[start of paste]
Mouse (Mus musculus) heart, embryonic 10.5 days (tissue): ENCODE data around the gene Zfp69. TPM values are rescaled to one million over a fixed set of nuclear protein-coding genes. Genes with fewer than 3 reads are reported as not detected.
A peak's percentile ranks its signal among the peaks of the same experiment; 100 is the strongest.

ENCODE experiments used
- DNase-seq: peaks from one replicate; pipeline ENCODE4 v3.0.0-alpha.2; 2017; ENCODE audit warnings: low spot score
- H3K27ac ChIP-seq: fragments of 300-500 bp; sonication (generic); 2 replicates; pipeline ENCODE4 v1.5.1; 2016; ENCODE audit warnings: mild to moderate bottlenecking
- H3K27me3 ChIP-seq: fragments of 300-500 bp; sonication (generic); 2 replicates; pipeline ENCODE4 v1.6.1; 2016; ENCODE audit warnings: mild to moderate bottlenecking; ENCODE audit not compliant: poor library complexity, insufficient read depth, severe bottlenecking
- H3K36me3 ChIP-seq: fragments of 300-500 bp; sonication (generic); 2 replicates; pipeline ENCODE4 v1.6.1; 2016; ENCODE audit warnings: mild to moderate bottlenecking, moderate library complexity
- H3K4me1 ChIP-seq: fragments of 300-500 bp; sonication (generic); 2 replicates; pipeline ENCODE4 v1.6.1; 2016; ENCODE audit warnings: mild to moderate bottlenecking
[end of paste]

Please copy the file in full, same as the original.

Mouse (Mus musculus) heart, embryonic 10.5 days (tissue): ENCODE data around the gene Zfp69. TPM values are rescaled to one million over a fixed set of nuclear protein-coding genes. Genes with fewer than 3 reads are reported as not detected.
A peak's percentile ranks its signal among the peaks of the same experiment; 100 is the strongest.

ENCODE experiments used
- DNase-seq: peaks from one replicate; pipeline ENCODE4 v3.0.0-alpha.2; 2017; ENCODE audit warnings: low spot score
- H3K27ac ChIP-seq: fragments of 300-500 bp; sonication (generic); 2 replicates; pipeline ENCODE4 v1.5.1; 2016; ENCODE audit warnings: mild to moderate bottlenecking
- H3K27me3 ChIP-seq: fragments of 300-500 bp; sonication (generic); 2 replicates; pipeline ENCODE4 v1.6.1; 2016; ENCODE audit warnings: mild to moderate bottlenecking; ENCODE audit not compliant: poor library complexity, insufficient read depth, severe bottlenecking
- H3K36me3 ChIP-seq: fragments of 300-500 bp; sonication (generic); 2 replicates; pipeline ENCODE4 v1.6.1; 2016; ENCODE audit warnings: mild to moderate bottlenecking, moderate library complexity
- H3K4me1 ChIP-seq: fragments of 300-500 bp; sonication (generic); 2 replicates; pipeline ENCODE4 v1.6.1; 2016; ENCODE audit warnings: mild to moderate bottlenecking